Interesting Facts relating to the Fall and Death of Joachim Murat, King of Naples; the Capitulation of Paris in 1815, and the Second Restoration of the Bourbons. By Francis Macirone, late Aide-de-camp to King Joachim. 7s.
A Relation of the Treatment experienced by Napoleon in the Island of St. Helena, with the authentic copy of an official Memoir from Napoleon to Sir Hudson Lowe. By M. Santini, Huissier du Cabinet de Napoleon. 28. 6d.
Méinoires Particulières. Par Mad, la Duchesse d'Angoulême, 5s. 6d. ,
Private Meinoirs, which with the work of M. Hue, and the Journal of Clery, complete the History of the Captivity of the Royal Family of France in the Temple. Written originally with a pencil, and preserved by stealib. By the Duchess of Angoulême. With Biographical and Historical Notes, and a Preface, by the Translator. . 8vo. 5s.6d.
A History of Muhammedanism, comprising the Life and Character of the Arabian Prophet, and succinct Accounts of the Empires founded by the Muhammedau Arms, 8vo. 12s.
Historical Anecdotes of some of the Howard Family. By Charles, tentha Duke of Norfolk. 8vo. 7s.
A Narrative of Occurrences in the Indian Countries of North America since the connection of the Earl of Selkirk with the Hudson's Bay Company, and his Attempt to establish a Colony on the Red River : with a detailed ACcount of his Military Expedition to, and subsequent Proceedings at Fort William, in Upper Canada. 8vo. 5s.
A History of the Jesuits; to which is prefixed a Reply to Mr. Dallas's De fence of the Order. 8vo. 11. 4s.
Illustrations of Literary History: consisting of Authentic Memoirs and Original Letters of eminent persons, and intended as a Sequel to the Literary Anecdotes of the Eighteenth century. By John Nichols, F.S. A. 2 vols. 8vo. 21. 14s.
Illustrations (chiefly Geographical) of the History of the Expedition of the Younger Cyrus, and the Retreat of the ten thousand Greeks. By Major Rennel. 4to. with Atlas of Maps, in folio. 11, 16s.
A Treatise on Conreyancing, &c. containing an Essay on the Quantity and Quality of Estates, with more immediately reference to the Law of Merger. By Richard Preston, Esq. of the Inner Temple. Vol. III. Part 2. 10s. 6d.
A Treatise on the Law of Nisi Prius. By Anthony Hammond, Esq. of the Inner Temple. Royal 8vo. 11. 1s.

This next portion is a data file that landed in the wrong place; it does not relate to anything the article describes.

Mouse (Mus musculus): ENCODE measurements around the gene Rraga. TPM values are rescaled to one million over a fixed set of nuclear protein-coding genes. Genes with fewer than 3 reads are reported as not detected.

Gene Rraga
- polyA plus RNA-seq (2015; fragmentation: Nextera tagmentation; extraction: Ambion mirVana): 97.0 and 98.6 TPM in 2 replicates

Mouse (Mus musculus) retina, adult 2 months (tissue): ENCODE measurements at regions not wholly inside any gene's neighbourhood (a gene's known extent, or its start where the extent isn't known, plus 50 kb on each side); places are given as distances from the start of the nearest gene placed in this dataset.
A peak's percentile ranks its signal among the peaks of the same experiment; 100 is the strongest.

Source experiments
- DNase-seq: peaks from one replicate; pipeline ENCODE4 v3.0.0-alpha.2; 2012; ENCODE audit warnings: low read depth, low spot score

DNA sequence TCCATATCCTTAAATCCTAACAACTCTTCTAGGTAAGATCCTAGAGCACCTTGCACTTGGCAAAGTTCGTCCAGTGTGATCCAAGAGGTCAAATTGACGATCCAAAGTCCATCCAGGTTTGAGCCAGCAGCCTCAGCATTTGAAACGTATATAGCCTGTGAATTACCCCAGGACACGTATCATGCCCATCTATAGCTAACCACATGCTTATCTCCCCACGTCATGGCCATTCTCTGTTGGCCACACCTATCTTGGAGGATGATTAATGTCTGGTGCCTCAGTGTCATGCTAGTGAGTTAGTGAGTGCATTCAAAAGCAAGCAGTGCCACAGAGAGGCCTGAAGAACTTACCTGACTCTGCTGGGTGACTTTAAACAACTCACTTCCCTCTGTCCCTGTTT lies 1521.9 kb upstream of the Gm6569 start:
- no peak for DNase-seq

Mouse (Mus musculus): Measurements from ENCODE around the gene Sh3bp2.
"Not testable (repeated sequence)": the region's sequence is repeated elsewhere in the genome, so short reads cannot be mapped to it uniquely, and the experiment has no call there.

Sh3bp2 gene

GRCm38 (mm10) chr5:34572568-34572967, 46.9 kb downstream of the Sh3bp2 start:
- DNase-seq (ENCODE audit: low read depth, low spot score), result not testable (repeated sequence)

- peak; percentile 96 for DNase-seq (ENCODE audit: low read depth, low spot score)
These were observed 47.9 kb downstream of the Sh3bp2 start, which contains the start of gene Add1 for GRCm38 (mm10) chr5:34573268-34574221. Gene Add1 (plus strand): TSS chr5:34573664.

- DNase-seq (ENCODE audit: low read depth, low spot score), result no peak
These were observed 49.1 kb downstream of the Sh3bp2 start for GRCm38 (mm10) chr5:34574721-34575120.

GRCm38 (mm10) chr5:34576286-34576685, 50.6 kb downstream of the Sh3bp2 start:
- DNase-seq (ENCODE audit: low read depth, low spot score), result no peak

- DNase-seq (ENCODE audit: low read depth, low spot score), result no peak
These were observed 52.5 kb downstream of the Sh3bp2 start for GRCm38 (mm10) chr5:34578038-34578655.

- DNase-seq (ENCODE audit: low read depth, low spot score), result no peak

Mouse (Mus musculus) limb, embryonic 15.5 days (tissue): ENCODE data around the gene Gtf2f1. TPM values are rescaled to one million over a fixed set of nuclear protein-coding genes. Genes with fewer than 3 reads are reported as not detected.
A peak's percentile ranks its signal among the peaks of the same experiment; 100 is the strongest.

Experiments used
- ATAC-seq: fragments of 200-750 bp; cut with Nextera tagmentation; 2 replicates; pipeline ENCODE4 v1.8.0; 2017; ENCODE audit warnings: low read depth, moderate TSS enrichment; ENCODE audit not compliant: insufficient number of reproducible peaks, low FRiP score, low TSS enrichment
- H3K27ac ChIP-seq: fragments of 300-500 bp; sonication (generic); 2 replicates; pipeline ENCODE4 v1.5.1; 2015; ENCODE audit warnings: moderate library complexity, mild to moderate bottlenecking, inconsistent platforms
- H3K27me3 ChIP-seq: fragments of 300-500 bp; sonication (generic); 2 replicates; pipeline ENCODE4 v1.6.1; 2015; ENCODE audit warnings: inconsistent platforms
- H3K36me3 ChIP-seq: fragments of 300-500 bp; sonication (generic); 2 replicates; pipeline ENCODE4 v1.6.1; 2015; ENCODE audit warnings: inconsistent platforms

A Practical Treatise on Copyhold Tenure and Court-keeping, being a Summary of the whole Law of Copyholds. By John Scriven, Esq. of the Inner Temple, Barrister at Law. 8vo. 11.
Reports argued and determined in the Court of Exchequer, Michaelmas and Ililary Term, 1816. By George Price, Esq. Barrister at Law. Vol. II. Part 1. Royal 8vo. 7s.
Reports of Cases argued and determined in the Vice Chancellor's Court, 56 Geo. III. 1816. By Henry Maddock, Esq. of Lincoln's-Inn, Barrister at Law. Vol. I. Part 4.
Reports of Cases upon Appeals and Writs of Error in the House of Lords, during the Session of 1816. By P. Dow, Esq. Barrister at Law. Vol. IV. Part 2. Royal 8vo. 79.
The New Law List for 1817. 8vo. 6s.
The Jurisdiction of Justices of the Peace and Authority of Parish Officers, in all Matters relating to Parochial Law, with practical Forms of all necessary Proceedings; the adjudged Cases to Michaelmas Term, 1815; and the Statutes of the Session of Parliament, 1816. By Thomas Walter Williams, Esq. of the Inner Temple, Barrister at Law. 2 vols. royal 8vo. 21. 125. 60.
A Complete Collection of State Trials and Proceedings for High Treason, and other Crimes and Misdemeanours, from the earliest period to 1783, with Notes and Illustrations. By T. B. Howell, F. R. S. F. S. A. and continued from 1783 to the present time by T. Jones Howell, Esq. Vol. XXII. 11. 115, 6d.
A Practical Treatise on Life Annuities, including the Annuity Acts of the 17th and 53d George III. Also a Synopsis of the principal adjudged Cases of the first Act; rogether with select, modern, and useful Precedents. By Frederick Blaney. 8vo. 7s. Od.
A Treatise of the Law and Practice of Extents in brief and in aid. With an Appendix of Precedents, &c. By Edward West, Esq. 8vo. 14s.
"The Magistrates' Manual, or a Summary of the Duties and Powers of Justice of the Peace. By Wm. Toone. 8vo. 18s.